Friday, 7 June 2013

Hotch Potch...

My post for today is a hotch potch or mish mash of items.

I have made 900mls of plain yoghurt for about 75p - cost is still rising but we prefer homemade despite it not being quite as thick as bought. We are not using Yeo Yoghurt as a starter anymore as it is now around 65p for a small pot. Instead, we have found a cheaper alternation in Morrison's, at 38p per small pot. It is called Longley Natural Yoghurt and despite not saying so on the small tubs, it is live.

I also made 2 loaves of bread - white with linseed, sunflower and pumpkin seeds, plus some maize flour (around 60p per loaf) - sorry, no pictures but they are v. nice (I know, I know, self praise is no recommendation!)

DB is still working on his sewing cabinet and we have bought some proper wax polish to rub in several layers. Here it is having been sanded and awaiting its polish.
Once the polishing is done, we then have to go through my fabric stash and choose some to do the inside and base line the drawer. Finally, we shall look through his odds and sods for a knob.

Here is a current view of my front gravel garden.
As I said, a mish mash of topics but hope you enjoyed them.

11 comments:

  1. Hey DC - if you strain your yogurt through a bit of muslin or a tea towel you will get lovely thick greek style yogurt. Bowl, colander, tea-towel , yogurt...whey ends up in the bowl, thick yogurt in the tea towel :o) I always save the last tablespoon of yogurt left as the starter for next weeks supply...haven't had to buy yogurt for ages now.
    Your front garden looks fabulous - I bet that puts a smile on your face each time you come home - lovely :o)

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    1. I have strained it in the past and got a consistency of thick clotted cream and then used the whey in bread or scones. I did know about using the last bit to make some more but haven't tried it. Does it still stay relatively thick?
      Yes the garden does make us smile each morning we open the blinds or come home. It is full of bees at the moment.

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    2. Hiya..I strain the yogurt each week to the consistency I like (it's the straining that makes it thick rather than the starter I think)
      . If you leave it too long and its a bit too thick...pour a bit of the whey back in and give it a whisk. Or you could stain some til it's really thick and add a few herbs and have homemade boursin :-)

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  2. I use Tightwads Gazette recipe for yogurt. She puts 1/3 cup of dried milk powder in hers and it really does made a consistently thick product.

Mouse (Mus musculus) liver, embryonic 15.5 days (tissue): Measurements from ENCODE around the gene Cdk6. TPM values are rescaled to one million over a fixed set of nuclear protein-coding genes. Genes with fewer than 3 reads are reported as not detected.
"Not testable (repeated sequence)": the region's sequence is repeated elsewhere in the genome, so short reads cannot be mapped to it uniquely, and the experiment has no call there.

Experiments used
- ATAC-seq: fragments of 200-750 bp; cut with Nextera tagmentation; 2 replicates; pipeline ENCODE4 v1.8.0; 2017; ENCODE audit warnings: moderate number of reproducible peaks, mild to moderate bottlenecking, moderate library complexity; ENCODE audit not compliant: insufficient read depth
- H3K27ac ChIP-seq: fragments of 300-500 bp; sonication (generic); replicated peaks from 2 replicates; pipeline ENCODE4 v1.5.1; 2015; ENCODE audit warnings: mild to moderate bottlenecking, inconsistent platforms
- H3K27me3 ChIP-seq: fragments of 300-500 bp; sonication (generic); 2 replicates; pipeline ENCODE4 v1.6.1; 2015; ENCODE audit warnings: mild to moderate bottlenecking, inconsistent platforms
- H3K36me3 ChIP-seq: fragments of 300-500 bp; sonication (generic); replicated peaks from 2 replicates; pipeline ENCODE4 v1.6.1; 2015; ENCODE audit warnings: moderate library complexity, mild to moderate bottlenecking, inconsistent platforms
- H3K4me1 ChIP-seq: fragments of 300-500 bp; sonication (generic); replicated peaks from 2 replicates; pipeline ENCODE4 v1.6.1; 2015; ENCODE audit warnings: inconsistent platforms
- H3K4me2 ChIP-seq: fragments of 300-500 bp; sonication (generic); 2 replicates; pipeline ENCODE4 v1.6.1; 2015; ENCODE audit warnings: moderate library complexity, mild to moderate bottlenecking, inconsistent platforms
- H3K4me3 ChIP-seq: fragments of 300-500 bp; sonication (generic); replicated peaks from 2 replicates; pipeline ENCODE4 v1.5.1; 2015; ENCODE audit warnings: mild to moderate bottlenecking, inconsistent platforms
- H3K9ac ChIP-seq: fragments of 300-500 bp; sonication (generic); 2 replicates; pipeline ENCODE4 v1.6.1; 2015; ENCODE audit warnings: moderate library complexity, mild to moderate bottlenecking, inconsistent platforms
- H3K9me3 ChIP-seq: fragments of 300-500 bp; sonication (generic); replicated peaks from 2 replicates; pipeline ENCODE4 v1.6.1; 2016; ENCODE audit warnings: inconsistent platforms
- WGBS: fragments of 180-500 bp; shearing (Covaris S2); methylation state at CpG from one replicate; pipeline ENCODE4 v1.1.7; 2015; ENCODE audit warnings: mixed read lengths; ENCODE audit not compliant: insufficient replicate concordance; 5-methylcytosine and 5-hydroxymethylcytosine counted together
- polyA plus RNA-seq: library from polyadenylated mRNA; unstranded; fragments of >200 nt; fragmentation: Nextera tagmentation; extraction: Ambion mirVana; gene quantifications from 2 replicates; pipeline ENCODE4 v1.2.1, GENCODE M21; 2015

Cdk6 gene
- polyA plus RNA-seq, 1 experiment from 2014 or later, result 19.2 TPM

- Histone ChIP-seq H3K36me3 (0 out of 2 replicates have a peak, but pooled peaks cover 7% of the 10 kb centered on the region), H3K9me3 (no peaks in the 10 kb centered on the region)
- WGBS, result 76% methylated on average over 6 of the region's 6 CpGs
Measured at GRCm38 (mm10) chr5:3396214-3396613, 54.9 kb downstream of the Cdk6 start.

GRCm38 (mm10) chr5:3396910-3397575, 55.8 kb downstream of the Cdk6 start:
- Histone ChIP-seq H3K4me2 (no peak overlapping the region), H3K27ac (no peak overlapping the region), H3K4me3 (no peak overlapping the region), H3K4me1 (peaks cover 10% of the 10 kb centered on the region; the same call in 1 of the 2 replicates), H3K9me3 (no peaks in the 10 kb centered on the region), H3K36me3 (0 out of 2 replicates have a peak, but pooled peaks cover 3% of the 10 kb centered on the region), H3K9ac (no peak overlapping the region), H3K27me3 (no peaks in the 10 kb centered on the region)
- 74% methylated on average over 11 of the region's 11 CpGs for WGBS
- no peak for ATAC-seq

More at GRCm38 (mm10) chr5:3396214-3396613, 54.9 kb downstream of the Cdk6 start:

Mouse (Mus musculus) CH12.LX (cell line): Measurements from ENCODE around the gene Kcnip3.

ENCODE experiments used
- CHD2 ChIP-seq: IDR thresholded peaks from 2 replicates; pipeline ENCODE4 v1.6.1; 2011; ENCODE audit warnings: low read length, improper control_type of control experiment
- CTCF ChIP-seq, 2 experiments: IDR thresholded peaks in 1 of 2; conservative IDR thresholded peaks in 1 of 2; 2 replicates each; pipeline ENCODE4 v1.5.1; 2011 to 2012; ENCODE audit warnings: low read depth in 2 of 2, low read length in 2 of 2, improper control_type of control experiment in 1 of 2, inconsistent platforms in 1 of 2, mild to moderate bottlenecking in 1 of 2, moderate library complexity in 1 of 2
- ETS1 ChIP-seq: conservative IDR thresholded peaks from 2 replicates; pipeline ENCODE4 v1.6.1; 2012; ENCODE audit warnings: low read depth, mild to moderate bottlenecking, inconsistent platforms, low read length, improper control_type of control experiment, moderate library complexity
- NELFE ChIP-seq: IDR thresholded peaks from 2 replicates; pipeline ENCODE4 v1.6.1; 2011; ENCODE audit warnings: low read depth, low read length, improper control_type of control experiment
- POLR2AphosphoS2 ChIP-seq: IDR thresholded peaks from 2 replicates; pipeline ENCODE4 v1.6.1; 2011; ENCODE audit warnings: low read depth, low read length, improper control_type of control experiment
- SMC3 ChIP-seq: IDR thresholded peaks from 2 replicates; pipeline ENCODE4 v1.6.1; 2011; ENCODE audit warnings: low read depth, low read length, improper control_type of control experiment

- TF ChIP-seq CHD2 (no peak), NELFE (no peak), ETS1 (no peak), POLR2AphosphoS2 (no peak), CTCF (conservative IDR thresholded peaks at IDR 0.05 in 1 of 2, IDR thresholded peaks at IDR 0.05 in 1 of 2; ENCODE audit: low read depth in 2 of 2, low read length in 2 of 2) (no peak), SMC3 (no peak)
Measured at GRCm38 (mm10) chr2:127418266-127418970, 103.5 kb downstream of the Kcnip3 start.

I know it is a bit more expensive but you could probably reduce it to 1/4 cup and still get good yog. You cant really stir homemade as it does nt have any stabilizer in it.
    Would love to see the pics of the cabinet when it is finished - is it oak ?
    You garden looks lovely !

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    1. DB thinks it has oak veneer on it, the lid is plywood but made to look the same. He has put a light oak stain on all of it to match it all up.
      I use Rhonda's recipe for yoghurt and stir in 2 heaped tablespoons of dried milk powder to thicken it. It is reasonably thick but obviously not as thick as bought but we still like it. Yes the garden is now looking lovely but once this flush of flowers is over, it is mainly green until another late summer flush.

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  3. I have never thought of making yoghurt before, it's one of my favourite puddings :) Thank you so much for commenting on my blog, I'll be posting about my own adventures with rations frequently :)
    Best wishes.

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  4. Dc can you not use a smidge of your own yoghurt as a starter for the next batch, save you buying ANY! I used to make yoghurt years ago but we've more or less stopped using it. Though I do buy the odd pot if I can't find buttermilk, for soda bread - mind you now that I know you can use milk and a squirt of lemon juice instead I am on a roll!

    I love your gravel garden -it is one of the things I so envied Maggie for when I visited; we shall not be having one anytime soon, so I just enjoy other folks's!

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    1. I have done in the past but it seems less thick when I do so. Today I am going to strain what is left, keep the 'whey' for bread or scones and use some of the thickened stuff. Maybe that will make a difference. The front garden is on a slope and forever drying out so we dug up everything, laid weed suppressant fabric and put the plants back it. Over the years, it has probably had 4-5 tonnes of gravel on it!

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  5. Yes, I always use a tablespoon of my last batch for the next batch and a couple of tablespoons of dried milk added make it thicker. I always use long life milk for making yogurt, as this has already been heat treated you don't have to warm the milk saves lots of time, this and the dried milk always give me a nice thick yogurt although straining it and using the liquid for scones works too.

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    1. Will definitely give it a go. I just strained my last batch and will use it up today minus some for next time. I do add dried milk to help thicken but the yoghurt always seems to have a slightly grainy appearance to it but tastes nice.

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